Three gunmen robbed at least three taco trucks and street stands on Wednesday, the latest in a string of more than a dozen such holdups across Los Angeles, police said.
Waving guns in the faces of taco vendors, the three gunmen stole cash and cellphones, striking as the businesses were closing up for the evening in communities in south, east and central areas of Los Angeles.
The LAPD’s Robbery Homicide Division is already investigating a string of more than a dozen armed robberies at taco trucks and stands in recent months. Investigators believe the crimes are connected.
According to law enforcement sources, the descriptions of the suspects and vehicle used in all three robberies Wednesday night matched.
The surge of street vendor robberies began on May 28 at 12:25 a.m. with a heist at Central Avenue and East 101st Street.
A different group of two or three suspects armed with handguns struck two more taco trucks that night within a mile of the first robbery, according to police.
The men, described as being in their 20s or 30s, held up a taco truck at Century Boulevard and San Pedro Street in the South Los Angeles community of Green Meadows around 11 p.m., according to police. They then robbed another truck, at 103rd Street and Avalon Boulevard just a few blocks away, police said.
In the second robbery, of a Tacos Los Chemas truck, two suspects wearing hoodies jammed a gun into one victim’s neck and pistol-whipped another, according to video obtained by KTLA-TV The suspects fled both robberies in a white car, police said.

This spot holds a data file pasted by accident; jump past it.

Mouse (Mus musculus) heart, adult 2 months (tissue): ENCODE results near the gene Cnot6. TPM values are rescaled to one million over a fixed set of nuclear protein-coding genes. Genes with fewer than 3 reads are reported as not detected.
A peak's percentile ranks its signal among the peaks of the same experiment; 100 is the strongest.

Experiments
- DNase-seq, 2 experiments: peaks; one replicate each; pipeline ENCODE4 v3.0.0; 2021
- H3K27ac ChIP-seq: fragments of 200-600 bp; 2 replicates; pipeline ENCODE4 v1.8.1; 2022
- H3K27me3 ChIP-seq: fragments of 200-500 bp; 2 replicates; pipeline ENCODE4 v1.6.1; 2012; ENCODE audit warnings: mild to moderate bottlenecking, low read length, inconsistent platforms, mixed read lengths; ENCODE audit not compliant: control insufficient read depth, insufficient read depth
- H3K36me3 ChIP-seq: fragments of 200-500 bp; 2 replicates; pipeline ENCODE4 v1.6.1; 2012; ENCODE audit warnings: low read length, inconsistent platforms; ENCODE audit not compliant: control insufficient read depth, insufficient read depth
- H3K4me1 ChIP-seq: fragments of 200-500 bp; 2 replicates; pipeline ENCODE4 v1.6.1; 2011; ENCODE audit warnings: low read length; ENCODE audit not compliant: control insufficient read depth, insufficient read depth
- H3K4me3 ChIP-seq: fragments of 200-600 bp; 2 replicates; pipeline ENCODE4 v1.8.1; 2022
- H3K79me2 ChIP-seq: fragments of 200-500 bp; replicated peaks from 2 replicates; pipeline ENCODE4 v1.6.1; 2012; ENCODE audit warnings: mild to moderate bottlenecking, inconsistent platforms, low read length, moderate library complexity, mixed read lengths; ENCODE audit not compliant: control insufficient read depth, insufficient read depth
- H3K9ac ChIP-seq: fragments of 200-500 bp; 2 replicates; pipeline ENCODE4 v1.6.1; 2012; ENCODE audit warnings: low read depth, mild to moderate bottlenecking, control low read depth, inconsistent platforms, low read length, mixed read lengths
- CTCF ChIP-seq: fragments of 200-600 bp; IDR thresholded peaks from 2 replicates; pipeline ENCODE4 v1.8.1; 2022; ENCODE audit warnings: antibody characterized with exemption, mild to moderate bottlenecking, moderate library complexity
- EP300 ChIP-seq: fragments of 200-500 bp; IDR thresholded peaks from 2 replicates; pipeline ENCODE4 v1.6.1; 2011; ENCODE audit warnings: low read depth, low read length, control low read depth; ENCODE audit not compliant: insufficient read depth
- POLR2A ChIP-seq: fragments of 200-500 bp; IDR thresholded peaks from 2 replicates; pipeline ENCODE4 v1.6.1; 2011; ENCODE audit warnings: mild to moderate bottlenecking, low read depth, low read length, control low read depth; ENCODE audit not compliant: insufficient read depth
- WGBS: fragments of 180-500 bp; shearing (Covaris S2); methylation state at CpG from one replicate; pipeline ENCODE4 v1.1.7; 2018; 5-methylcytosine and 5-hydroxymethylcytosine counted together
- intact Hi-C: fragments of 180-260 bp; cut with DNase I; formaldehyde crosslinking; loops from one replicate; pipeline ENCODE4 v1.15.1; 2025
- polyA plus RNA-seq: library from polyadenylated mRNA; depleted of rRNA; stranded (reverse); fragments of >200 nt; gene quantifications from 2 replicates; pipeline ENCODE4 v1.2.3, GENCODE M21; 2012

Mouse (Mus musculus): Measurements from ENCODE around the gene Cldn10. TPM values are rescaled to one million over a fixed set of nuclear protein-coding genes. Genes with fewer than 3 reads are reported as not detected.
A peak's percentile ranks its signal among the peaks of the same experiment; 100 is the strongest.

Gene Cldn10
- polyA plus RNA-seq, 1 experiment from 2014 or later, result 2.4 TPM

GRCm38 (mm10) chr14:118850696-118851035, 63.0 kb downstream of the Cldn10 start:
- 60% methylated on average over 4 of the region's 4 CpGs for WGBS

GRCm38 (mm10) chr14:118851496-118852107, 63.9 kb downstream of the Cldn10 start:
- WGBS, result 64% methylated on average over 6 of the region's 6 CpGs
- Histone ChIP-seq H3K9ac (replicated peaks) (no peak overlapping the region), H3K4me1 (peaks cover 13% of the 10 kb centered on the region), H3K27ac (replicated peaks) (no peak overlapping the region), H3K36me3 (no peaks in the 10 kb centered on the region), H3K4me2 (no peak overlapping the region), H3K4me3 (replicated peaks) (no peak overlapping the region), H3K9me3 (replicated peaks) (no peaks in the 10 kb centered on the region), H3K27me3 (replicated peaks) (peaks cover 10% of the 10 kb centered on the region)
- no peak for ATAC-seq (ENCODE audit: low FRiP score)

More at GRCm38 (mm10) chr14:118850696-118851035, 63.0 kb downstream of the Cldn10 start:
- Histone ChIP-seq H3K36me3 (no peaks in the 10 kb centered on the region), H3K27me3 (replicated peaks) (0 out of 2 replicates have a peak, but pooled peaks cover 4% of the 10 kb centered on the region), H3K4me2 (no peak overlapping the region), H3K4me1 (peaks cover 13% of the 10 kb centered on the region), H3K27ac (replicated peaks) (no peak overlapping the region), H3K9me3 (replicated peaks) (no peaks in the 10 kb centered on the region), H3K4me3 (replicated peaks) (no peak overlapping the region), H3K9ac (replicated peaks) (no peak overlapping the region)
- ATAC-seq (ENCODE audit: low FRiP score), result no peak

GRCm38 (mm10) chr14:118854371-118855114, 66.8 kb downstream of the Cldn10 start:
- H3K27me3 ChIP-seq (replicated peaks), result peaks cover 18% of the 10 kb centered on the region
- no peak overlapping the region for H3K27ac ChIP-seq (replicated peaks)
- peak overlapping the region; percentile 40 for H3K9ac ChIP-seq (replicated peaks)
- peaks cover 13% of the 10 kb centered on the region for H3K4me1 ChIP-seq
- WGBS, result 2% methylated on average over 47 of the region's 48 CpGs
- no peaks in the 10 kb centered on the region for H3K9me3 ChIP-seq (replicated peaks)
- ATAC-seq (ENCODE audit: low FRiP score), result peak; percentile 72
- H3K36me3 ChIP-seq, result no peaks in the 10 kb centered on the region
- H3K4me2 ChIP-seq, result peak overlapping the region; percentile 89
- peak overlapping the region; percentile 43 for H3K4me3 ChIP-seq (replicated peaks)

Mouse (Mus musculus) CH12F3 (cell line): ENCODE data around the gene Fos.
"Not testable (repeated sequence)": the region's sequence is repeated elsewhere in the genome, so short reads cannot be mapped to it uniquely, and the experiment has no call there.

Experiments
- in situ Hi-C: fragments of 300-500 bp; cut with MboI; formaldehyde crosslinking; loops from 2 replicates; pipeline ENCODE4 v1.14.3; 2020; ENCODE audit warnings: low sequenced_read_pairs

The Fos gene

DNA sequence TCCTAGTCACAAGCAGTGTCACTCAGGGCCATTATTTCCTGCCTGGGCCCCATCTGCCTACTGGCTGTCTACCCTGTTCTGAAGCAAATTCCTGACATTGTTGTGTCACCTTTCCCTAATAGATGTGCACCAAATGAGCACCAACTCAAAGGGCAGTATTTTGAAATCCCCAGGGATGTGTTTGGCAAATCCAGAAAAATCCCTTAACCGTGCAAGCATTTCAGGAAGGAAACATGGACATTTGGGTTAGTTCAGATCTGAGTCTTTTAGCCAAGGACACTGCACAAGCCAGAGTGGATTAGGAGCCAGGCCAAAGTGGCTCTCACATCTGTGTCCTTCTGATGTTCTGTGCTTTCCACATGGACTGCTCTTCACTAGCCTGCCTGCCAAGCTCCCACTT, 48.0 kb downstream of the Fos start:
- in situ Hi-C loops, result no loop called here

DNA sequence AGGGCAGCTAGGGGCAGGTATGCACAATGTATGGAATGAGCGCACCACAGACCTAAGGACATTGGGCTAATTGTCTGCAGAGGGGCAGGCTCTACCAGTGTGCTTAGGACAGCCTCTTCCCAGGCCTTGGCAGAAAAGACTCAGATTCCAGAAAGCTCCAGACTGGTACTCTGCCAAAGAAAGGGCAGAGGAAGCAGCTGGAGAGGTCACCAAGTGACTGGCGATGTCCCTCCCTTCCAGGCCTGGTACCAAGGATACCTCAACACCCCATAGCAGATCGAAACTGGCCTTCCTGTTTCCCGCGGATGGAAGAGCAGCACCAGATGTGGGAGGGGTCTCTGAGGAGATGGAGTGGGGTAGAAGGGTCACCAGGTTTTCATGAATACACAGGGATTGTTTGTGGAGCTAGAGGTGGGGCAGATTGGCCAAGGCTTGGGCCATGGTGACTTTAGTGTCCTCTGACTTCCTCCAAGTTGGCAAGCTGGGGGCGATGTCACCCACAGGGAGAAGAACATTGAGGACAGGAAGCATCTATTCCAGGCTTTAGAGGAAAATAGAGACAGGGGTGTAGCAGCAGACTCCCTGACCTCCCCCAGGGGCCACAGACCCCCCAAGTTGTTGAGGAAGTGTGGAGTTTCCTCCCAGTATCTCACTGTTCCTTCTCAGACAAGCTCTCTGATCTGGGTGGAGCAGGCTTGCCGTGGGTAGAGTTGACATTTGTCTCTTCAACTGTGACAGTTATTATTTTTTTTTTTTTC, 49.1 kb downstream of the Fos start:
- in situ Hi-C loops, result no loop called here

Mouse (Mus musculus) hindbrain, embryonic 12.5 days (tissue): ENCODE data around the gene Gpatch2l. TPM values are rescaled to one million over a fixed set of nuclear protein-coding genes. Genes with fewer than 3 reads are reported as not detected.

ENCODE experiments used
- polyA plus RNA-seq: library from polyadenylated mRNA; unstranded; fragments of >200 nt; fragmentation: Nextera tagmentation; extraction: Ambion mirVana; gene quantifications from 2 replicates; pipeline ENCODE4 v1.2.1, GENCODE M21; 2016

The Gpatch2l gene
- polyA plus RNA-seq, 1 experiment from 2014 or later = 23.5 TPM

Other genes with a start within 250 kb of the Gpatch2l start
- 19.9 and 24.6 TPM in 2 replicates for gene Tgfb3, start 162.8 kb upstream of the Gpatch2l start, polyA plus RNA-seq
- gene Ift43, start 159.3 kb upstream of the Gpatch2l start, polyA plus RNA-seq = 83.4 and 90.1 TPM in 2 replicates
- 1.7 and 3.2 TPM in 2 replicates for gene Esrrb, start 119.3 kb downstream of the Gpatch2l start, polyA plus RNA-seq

A few days later, authorities say the same suspects in the first holdup carried out two more robberies within five minutes of each other: one at East 103rd Street and Compton Avenue and the other at East 92nd Street and Central Avenue.
There has also been at least one taco truck holdup in the Florence area, which is in the jurisdiction of the Los Angeles County Sheriff’s Department.
In all the robberies, the suspects made off with undisclosed amounts of cash, police said.
Rudy Espinoza, executive director of the advocacy group Inclusive Action for the City, said that food trucks may be easier targets for robbers than brick-and-mortar establishments.
“There’s informality with what they’re doing, and it exposes them to people mistreating them,” said Espinoza. “Food trucks and street vendors operate in the open-air economy, in this gray informal space, and I think historically our city hasn’t welcomed or taken care of these entrepreneurs.”
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